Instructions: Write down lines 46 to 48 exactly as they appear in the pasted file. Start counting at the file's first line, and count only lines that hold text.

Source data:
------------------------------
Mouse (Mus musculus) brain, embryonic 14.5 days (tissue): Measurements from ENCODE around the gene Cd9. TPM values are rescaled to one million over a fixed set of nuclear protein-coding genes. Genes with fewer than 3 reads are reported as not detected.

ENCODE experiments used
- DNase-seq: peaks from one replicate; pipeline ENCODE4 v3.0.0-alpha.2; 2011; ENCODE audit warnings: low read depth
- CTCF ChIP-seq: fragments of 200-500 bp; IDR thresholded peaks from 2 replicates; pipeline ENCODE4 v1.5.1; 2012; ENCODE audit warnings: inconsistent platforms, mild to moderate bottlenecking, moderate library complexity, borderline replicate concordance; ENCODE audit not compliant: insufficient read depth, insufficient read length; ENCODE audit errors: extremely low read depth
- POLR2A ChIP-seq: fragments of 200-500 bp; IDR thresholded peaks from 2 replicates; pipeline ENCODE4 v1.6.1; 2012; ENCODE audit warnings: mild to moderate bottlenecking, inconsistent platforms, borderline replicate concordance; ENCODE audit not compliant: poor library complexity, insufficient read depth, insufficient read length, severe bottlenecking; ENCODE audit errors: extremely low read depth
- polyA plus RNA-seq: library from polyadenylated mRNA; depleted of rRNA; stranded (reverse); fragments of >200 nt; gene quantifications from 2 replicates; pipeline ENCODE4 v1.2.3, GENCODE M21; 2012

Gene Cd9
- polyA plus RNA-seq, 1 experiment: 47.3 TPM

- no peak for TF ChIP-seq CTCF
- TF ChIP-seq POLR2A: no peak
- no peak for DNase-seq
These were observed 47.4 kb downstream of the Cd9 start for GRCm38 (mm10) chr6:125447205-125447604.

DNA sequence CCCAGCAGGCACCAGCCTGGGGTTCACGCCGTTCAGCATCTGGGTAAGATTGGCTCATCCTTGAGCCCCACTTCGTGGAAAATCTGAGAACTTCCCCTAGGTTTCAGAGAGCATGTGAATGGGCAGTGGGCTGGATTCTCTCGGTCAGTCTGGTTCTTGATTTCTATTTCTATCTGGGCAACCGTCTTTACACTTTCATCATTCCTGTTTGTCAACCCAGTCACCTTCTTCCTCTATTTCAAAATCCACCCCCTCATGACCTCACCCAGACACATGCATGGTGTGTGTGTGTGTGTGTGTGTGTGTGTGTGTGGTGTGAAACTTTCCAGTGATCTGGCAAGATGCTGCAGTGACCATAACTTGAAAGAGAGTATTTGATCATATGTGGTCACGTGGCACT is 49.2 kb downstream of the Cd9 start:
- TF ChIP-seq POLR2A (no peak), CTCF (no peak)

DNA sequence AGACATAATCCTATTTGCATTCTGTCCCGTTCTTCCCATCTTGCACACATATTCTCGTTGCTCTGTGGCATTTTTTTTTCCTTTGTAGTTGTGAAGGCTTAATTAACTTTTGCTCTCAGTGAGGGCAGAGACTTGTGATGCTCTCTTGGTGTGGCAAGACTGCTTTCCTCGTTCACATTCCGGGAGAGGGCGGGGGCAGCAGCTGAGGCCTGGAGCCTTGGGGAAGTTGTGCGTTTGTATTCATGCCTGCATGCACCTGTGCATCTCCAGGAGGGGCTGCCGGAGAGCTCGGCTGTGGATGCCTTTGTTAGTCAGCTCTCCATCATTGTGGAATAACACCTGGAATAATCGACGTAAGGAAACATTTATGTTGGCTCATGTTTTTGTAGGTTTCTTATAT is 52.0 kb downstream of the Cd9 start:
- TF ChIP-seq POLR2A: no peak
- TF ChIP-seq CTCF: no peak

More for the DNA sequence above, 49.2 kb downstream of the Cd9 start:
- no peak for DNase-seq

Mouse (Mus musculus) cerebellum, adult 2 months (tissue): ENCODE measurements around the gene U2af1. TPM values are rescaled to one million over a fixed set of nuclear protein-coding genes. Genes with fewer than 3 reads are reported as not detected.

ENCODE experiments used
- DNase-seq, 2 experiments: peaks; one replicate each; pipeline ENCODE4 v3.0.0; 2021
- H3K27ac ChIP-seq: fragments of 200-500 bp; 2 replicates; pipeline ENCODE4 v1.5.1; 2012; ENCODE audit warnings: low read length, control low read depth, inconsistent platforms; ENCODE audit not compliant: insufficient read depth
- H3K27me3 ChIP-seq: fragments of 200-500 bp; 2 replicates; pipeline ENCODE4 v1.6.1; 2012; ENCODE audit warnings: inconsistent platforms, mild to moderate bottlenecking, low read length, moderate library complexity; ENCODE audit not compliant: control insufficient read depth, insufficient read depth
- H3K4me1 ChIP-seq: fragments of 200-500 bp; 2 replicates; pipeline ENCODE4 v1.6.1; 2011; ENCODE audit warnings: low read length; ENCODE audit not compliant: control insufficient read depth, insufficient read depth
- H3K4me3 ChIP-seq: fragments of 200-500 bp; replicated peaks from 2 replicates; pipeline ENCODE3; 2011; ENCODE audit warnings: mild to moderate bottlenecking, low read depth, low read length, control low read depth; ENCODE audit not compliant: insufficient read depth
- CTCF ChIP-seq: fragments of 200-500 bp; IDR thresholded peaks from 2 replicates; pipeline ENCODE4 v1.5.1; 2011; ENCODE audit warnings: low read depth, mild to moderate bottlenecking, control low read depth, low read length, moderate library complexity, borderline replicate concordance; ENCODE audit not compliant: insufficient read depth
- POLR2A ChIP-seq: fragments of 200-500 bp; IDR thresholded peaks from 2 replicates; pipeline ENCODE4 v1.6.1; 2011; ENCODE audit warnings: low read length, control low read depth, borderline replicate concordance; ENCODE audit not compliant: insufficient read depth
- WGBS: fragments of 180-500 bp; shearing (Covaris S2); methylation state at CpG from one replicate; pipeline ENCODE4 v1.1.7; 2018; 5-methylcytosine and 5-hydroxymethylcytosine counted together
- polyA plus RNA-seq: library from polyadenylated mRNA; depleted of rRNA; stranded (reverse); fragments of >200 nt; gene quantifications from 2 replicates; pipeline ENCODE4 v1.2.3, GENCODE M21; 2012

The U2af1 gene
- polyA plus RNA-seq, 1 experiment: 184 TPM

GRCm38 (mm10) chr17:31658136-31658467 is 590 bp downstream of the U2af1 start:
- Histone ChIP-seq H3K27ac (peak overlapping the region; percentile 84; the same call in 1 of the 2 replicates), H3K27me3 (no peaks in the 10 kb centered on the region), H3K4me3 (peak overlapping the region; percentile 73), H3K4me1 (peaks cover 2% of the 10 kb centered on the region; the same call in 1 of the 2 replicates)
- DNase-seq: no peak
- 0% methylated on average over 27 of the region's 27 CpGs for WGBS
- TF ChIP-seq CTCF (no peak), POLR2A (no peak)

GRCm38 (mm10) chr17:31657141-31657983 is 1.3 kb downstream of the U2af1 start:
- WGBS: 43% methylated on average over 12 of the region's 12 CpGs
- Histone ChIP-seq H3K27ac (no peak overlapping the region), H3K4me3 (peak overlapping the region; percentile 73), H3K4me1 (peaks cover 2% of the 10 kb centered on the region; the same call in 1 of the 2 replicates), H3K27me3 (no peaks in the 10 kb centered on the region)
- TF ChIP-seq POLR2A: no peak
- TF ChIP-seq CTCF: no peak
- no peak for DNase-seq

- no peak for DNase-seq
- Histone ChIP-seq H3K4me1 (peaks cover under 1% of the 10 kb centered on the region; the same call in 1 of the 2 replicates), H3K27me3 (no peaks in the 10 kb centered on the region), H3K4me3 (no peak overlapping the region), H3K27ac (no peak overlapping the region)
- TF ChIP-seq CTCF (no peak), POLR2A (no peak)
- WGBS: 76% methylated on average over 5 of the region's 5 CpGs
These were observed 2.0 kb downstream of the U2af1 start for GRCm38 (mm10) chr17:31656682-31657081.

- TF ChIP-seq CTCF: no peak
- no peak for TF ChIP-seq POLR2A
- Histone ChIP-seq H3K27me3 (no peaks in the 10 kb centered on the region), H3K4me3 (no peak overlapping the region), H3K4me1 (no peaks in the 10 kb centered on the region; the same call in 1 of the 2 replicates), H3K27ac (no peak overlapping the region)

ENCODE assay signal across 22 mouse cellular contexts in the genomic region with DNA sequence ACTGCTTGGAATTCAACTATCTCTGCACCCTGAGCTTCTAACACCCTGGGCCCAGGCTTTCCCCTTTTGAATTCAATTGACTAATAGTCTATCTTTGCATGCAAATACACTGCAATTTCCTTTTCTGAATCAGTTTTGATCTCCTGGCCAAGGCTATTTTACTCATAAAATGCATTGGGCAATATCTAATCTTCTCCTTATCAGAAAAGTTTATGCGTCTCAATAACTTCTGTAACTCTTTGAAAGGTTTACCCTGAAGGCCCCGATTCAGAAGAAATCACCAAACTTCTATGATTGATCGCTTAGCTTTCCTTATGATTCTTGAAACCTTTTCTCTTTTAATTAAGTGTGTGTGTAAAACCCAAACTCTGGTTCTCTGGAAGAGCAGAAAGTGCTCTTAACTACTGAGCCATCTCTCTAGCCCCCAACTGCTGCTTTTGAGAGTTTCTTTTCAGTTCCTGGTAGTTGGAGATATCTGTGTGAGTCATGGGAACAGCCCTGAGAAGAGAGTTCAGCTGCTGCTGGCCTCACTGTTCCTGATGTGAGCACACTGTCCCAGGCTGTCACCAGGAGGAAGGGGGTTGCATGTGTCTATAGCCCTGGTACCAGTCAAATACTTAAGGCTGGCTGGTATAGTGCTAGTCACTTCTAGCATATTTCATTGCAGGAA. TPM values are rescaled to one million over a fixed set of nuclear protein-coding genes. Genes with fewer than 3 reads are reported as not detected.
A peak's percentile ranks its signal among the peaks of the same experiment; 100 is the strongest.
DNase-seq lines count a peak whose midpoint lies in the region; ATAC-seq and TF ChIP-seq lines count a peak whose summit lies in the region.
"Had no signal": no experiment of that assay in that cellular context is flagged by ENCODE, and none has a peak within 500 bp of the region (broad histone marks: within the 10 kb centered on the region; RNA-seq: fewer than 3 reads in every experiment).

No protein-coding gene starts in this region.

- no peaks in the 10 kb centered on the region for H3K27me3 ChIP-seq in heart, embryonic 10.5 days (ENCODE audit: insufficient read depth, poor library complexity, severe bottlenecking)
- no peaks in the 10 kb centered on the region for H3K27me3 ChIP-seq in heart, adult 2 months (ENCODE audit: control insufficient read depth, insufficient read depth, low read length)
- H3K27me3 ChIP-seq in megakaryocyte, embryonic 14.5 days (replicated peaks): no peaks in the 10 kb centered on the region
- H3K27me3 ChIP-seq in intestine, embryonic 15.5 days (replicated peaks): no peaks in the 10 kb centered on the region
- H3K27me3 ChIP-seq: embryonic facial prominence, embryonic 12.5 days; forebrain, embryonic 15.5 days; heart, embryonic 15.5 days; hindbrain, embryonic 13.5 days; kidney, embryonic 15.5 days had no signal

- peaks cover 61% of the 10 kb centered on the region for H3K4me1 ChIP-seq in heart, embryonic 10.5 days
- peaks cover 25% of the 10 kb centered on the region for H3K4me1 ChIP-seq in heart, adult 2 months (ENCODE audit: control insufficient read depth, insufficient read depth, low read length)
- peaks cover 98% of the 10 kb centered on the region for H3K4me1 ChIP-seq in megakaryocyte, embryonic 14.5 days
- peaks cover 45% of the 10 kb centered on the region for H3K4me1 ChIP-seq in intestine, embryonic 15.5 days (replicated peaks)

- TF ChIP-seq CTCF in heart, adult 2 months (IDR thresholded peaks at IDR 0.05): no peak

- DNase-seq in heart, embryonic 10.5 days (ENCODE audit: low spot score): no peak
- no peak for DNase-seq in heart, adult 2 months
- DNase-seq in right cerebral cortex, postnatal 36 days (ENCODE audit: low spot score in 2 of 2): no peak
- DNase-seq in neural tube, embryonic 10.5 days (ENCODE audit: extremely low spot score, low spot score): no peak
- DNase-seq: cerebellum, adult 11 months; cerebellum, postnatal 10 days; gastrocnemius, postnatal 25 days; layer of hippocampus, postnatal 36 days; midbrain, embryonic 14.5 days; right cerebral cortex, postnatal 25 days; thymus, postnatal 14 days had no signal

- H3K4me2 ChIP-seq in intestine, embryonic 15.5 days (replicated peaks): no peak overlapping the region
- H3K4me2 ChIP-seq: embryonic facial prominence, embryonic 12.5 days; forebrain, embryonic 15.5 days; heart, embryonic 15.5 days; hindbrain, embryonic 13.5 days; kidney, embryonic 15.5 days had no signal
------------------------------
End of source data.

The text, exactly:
- TF ChIP-seq CTCF (no peak), POLR2A (no peak)
- WGBS: 76% methylated on average over 5 of the region's 5 CpGs
These were observed 2.0 kb downstream of the U2af1 start for GRCm38 (mm10) chr17:31656682-31657081.